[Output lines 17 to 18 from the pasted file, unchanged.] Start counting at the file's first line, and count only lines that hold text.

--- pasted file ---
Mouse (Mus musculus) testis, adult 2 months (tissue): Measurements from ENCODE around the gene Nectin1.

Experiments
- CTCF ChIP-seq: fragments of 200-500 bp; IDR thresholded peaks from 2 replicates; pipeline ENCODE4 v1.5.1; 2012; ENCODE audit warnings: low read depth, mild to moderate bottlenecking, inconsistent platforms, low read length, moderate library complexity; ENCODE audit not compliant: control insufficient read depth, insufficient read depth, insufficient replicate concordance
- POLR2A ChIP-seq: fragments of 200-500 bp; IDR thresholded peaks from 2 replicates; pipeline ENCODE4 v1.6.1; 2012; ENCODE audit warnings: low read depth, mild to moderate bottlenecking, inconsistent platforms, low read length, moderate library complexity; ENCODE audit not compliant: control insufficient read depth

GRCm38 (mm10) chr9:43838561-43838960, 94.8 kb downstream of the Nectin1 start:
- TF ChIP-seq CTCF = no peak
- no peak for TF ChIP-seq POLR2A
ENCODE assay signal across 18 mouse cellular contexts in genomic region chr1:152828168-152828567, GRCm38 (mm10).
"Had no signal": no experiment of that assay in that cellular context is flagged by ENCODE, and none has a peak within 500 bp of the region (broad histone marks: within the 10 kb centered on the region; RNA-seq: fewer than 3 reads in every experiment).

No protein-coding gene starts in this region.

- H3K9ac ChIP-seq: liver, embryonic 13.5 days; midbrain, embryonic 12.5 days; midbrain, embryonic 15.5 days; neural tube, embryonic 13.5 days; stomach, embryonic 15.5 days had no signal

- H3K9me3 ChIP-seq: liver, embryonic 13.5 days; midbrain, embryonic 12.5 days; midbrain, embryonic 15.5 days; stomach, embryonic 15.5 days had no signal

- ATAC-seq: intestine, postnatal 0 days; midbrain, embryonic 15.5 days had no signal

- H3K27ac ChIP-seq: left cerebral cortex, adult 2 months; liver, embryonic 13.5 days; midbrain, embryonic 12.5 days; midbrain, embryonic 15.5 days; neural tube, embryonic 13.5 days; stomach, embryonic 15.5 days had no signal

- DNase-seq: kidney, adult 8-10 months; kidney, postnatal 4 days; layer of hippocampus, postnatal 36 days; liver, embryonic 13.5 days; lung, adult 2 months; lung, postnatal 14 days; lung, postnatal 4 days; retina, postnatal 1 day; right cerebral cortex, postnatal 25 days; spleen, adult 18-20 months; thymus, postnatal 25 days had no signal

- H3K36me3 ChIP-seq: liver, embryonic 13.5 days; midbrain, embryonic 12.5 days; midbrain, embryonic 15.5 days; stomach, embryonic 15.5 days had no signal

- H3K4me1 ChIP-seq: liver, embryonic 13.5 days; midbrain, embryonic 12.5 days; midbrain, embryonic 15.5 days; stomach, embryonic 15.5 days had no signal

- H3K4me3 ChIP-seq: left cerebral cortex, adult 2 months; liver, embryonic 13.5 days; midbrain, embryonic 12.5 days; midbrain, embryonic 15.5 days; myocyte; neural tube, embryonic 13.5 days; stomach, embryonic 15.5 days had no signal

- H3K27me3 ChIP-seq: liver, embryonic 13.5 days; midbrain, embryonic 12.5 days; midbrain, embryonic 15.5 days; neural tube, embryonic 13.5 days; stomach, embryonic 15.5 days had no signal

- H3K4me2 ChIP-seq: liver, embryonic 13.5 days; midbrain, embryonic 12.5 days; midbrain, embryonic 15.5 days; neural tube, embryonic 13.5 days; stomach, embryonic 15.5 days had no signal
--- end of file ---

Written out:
- H3K4me1 ChIP-seq: liver, embryonic 13.5 days; midbrain, embryonic 12.5 days; midbrain, embryonic 15.5 days; stomach, embryonic 15.5 days had no signal

- H3K4me3 ChIP-seq: left cerebral cortex, adult 2 months; liver, embryonic 13.5 days; midbrain, embryonic 12.5 days; midbrain, embryonic 15.5 days; myocyte; neural tube, embryonic 13.5 days; stomach, embryonic 15.5 days had no signal